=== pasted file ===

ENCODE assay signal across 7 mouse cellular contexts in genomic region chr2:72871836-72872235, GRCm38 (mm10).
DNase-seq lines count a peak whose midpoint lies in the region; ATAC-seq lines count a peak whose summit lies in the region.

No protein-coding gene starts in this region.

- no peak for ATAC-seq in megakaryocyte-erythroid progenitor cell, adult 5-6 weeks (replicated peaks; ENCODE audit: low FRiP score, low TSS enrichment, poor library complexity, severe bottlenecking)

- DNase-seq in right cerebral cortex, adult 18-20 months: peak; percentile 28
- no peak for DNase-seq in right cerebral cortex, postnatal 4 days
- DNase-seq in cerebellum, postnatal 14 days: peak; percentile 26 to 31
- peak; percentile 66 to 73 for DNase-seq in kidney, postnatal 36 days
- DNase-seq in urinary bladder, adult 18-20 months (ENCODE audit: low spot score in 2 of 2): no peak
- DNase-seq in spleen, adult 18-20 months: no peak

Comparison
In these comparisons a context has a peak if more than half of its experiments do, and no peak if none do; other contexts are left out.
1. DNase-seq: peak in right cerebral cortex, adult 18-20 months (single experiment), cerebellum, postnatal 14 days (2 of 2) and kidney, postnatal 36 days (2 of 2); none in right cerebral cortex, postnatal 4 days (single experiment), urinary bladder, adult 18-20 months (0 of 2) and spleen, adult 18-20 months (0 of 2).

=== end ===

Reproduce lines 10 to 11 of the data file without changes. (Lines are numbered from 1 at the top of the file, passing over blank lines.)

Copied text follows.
- DNase-seq in spleen, adult 18-20 months: no peak

Comparison